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Course Proposal Help

An overview of all questions on the Lumen Course Proposal form.

Each section provides specific help and additional information for each question on the course proposal form.

Contact Info, Proposal Type, De-Crosslisting, Course ID, and Notes

Proposal Contact Information

The system assigns the contact information (email, phone number) based on the person who started the proposal. It may be changed if there is someone else who should be contacted with questions about the proposal. The email address and phone are based on university directory information and these fields are not editable; only employees provisioned in Lumen can be listed here. This should be the person who is the point of contact for the course.

The person who submits the proposal to workflow is the one who receives notification emails from workflow. This does not need to be the same person as listed in the contact listed in the

Type of Approval

  • Governance Approval Needed (default)
  • Administrative (admin use only; used for technical issues within the system)
  • Obsolete Course Process (admin use only; see the Obsolete Course Process documentation)
  • Obsolete Course Waiver (admin use only; see the Obsolete Course Process documentation)

The purpose of this proposal is to remove your subject from a cross-listed course.

This allows a subject to remove themselves as an active partner of a course. If this answer is switched to "yes", no other changes can be made to the course. If changes are made prior to answering "yes", the course proposal must be shredded so the only change is the de-cross-listing.

Course ID

Only appears for course change and deactivation proposals, this is the primary course identifier in the Student Information System (SIS). SIS assigns a course id once created. This cannot ever change.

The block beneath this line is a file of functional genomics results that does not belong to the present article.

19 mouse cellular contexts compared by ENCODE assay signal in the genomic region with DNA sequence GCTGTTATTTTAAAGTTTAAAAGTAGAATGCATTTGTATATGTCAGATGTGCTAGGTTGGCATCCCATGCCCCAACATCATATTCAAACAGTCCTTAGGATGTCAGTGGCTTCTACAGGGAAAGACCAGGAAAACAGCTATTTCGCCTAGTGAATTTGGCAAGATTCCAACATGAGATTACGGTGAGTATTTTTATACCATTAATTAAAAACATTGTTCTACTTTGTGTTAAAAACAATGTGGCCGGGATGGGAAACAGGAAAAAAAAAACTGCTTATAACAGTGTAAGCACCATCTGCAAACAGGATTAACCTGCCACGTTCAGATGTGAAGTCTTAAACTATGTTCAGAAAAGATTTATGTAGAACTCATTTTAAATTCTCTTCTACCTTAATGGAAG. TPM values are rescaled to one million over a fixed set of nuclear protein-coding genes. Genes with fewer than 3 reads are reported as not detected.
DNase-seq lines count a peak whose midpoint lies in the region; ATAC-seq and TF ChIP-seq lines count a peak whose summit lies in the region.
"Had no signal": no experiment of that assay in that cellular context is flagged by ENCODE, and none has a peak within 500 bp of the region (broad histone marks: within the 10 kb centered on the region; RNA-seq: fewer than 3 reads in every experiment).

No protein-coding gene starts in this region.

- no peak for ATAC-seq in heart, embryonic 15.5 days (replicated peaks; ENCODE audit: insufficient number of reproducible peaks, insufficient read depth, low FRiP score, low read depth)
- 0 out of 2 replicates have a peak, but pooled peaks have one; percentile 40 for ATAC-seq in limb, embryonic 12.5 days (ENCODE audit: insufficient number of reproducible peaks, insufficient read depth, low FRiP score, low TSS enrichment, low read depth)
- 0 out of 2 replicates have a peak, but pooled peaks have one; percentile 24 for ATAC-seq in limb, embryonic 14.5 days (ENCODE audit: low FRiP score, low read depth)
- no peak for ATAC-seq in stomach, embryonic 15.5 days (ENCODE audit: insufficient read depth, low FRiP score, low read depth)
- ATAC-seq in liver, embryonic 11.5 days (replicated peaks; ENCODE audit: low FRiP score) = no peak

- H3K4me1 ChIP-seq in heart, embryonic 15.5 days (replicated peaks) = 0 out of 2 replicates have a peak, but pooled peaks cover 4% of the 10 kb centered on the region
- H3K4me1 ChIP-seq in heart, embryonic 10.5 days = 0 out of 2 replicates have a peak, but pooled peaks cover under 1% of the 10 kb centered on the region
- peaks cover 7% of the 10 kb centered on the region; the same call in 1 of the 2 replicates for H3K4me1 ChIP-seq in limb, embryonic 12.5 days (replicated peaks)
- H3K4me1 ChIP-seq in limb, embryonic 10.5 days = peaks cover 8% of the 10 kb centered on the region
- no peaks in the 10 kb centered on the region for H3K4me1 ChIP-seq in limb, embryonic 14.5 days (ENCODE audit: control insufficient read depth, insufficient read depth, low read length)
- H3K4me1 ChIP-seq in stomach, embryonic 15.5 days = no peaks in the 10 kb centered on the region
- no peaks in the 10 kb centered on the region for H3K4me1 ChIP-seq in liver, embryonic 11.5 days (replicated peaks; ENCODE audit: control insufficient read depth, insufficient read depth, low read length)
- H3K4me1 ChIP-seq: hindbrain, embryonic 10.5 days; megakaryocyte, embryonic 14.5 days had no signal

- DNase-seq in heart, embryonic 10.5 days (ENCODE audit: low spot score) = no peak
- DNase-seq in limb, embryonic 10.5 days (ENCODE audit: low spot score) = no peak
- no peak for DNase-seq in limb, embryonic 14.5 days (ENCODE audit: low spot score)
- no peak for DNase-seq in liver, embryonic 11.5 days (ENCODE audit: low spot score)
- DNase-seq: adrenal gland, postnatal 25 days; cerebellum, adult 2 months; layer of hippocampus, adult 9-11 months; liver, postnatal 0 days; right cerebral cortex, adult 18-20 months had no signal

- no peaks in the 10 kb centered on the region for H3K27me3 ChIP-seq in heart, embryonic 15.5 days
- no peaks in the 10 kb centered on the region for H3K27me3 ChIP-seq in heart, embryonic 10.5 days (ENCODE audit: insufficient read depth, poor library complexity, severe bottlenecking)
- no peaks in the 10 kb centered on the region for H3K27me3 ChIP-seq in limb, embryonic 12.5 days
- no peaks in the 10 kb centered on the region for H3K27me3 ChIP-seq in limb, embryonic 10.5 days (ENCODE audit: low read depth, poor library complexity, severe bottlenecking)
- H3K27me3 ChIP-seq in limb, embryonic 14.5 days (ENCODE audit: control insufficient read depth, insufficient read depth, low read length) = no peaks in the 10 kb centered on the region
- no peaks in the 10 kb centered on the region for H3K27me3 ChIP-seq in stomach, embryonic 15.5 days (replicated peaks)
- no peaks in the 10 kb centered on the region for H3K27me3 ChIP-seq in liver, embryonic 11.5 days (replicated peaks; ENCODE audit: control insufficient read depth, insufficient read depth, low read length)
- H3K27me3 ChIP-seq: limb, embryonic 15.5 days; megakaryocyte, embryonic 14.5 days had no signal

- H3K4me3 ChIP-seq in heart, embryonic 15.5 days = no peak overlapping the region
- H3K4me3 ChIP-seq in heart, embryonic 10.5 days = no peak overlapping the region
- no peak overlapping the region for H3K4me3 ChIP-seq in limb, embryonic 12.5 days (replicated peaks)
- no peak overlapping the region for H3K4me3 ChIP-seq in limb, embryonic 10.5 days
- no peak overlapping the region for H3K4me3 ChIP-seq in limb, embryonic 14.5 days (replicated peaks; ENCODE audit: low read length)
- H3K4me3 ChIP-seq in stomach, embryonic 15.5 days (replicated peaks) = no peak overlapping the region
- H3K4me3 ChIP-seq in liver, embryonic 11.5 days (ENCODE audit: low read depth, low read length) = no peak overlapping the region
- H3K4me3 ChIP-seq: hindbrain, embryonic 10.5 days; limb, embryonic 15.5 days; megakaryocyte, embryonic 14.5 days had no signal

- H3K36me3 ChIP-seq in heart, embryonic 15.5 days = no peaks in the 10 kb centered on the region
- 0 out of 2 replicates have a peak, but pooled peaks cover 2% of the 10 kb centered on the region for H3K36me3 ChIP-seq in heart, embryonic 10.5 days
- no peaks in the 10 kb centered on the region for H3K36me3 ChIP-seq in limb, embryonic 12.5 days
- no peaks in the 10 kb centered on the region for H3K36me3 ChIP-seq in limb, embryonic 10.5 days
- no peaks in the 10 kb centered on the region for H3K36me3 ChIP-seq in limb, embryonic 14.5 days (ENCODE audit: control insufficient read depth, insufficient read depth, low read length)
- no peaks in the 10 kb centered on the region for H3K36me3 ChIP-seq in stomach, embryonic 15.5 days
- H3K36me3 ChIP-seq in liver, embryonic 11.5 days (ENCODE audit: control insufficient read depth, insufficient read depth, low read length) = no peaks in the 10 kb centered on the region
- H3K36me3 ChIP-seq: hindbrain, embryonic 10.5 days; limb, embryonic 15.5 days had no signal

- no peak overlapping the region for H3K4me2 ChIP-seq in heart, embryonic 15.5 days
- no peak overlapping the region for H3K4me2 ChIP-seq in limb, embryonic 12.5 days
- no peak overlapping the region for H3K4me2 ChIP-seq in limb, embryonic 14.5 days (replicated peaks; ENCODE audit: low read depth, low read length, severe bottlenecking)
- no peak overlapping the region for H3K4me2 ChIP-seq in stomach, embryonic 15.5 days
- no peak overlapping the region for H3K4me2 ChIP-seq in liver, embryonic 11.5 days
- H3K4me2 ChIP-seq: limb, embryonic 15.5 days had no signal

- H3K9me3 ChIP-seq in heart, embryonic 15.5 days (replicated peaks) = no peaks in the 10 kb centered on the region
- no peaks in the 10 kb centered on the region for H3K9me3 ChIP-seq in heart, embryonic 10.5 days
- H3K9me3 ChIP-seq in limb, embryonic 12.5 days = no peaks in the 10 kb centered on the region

This field houses information about exam equivalencies (AP, IB, etc.). Administrative use only.

Basic Catalog Information

First Available Term:  

The action of publishing the creation, changing, or deactivating of a course occurs three (3) times a year at the start of the fall, spring and summer terms. This is commonly referred to as the effective date or effective term.

On new proposals, select the first term listed in the dropdown, even if that's not the term when the course will be offered. This allows the course to be built in SIS and indicates when it can be used in curricular requirements in Guide, Degree Audit Reporting System (DARS), and the Graduate Student Tracking System (GSTS). Being built in SIS as soon as possible after approval allows seamless scheduling.

On change proposals, determine when that change must take effect:

    • A catalog number or subject change should go into effect for a fall term. This aligns with Guide publication and minimizes the need for program changes mid-year.
    • Does this change need to be in effect for the start of a cohort? Which term do those students start?
    • When will this course be scheduled?
    • Do these changes need to be implemented mid-year?
    • Do these changes have a large impact on the curriculum? If so, it's best to use a fall term.
    • It is possible to select a later term if there is a reason why the course should not appear in campus publications or be available for use in the Guide until a later date. Consult with DAPIR or indicate in the rationale why this term should be further in the future.

Deactivation proposals submitted will always be processed for the term in which the course is reviewed at the University Curriculum Committee, regardless of the term selected in the dropdown. This allows for appropriate data retention and minimizes proposals sitting in workflow until they can be processed. Deactivation proposals will never be processed if there is student enrollment. Deactivation proposals for a course that has enrollment which has already been approved for deactivation by the School/College will not be reviewed by the UCC until there is zero enrollment. The proposal will be rolled back to the School/College until the course can be reviewed and processed in the same term.